However, unlike in this first attempt, they bore fruit, and Indonesian coffee became an essential commodity. Later on, coffee seedlings reached other parts of Indonesia – Celebes, and Sumatra – which increased Indonesia’s growing capacity.

Besides, coffee eventually arrived in Europe through Venice in the 1570s. It became prevalent such that it attracted the attention of the Pope, who then tagged the drink “satanic” in 1615.

However, upon further inspection, he decided otherwise regarding it as a Christian drink – an act which further increased its popularity. Also, in 1669, coffee was introduced in France by the ambassador of Turkey to Paris. Then in 1683, following a battle, the first coffee house in Austria emerged thanks to the Turks.

In the same vein, various coffee houses emerged across Europe in Austria, France, Holland, Germany, and England. These houses also became the hub of political debates and stimulating conversations just like the Arabian coffee houses. It became so popular that the first coffee club unfolded in Oxford, which later became The Royal Society. (History of the Royal Society).


At the beginning of the 18th century, coffee had somewhat conquered Africa and practically a large part of Europe. However, it moved even further into the west by spreading to countries across the Atlantic Ocean. At the beginning of the 18th century, France received a coffee plant from Dutch, who had found a way to preserve the seedlings. (A Bean That Travelled the World).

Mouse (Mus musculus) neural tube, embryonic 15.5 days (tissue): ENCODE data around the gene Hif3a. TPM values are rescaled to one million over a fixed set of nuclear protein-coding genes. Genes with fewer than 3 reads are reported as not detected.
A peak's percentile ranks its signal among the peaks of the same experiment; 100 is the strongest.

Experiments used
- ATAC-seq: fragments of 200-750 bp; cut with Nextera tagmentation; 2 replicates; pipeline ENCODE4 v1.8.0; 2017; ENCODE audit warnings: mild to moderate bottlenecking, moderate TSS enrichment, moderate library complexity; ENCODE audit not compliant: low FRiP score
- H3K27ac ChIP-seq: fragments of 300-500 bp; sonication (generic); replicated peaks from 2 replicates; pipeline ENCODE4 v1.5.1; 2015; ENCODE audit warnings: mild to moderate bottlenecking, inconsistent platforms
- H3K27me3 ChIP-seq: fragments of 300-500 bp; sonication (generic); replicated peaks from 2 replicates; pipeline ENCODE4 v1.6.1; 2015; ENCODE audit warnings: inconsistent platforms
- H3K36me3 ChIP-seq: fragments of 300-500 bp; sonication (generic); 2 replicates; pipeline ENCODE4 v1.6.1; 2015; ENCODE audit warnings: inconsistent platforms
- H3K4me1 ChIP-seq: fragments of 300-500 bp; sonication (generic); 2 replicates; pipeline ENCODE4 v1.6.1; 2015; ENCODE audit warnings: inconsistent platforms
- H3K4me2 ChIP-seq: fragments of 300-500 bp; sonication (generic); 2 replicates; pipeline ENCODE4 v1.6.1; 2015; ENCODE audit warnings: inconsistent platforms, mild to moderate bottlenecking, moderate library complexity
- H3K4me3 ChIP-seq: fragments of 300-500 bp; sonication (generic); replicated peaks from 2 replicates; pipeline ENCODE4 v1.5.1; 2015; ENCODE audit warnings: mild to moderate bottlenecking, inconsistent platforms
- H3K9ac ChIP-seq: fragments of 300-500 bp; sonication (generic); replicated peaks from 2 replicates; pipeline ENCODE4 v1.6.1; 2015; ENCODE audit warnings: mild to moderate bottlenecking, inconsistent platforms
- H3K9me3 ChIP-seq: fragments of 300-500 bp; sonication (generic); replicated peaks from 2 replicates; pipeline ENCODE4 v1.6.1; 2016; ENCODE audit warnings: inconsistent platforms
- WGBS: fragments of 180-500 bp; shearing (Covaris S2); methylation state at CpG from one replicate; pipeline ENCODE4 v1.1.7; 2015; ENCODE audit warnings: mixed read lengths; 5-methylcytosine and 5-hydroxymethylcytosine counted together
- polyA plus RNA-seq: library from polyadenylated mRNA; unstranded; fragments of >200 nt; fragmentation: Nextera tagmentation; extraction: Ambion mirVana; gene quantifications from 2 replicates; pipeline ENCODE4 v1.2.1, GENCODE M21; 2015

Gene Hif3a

Following that, Gabriel Mathieu de Clieu visited Paris and gained access to the seedlings. He then sailed to the Caribbean – Martinique – and secretly started a coffee estate there. Luckily, the climatic condition was favourable to the cultivation of coffee. As such, before the end of the first three years, its cultivation had spread through Martinique, Guadalupe, and St. Dominique. It eventually populated the whole of Central and South America.

Further, it arrived in Brazil – now the world’s largest producer – thanks to a Brazilian Colonel – Francisco de Melo Palheta – who went to resolve a dispute in Guayana in 1727. Although the French Governor first denied him, he succeeded in convincing the French Governor’s wife otherwise. He then returned to Brazil with the seedlings, and by 1852, Brazil became the world’s largest producer. (Nathan, 2020).

The bean also became preferable in America in 1773, thanks to a Tea Party in Boston and the American Revolution. Following a rebellion by a class of patriots against England’s tea tax, tea became unpatriotic and enabled coffee to rise in preference. This then birthed mass acceptance, which has made America the largest importer of coffee today. (Top Coffee Importing Countries, 2016).

From its emergence in the ninth century, coffee has grown in leaps and bounds to become the second most traded item. However, the history of coffee is not restricted to its spread across the world. It has also undertaken great transformation over time. From the chewing of the red berries, other producing processes have emerged in recent times. The rise of technology has also played a significant role. It is in this light that, even today, coffee remains valuable.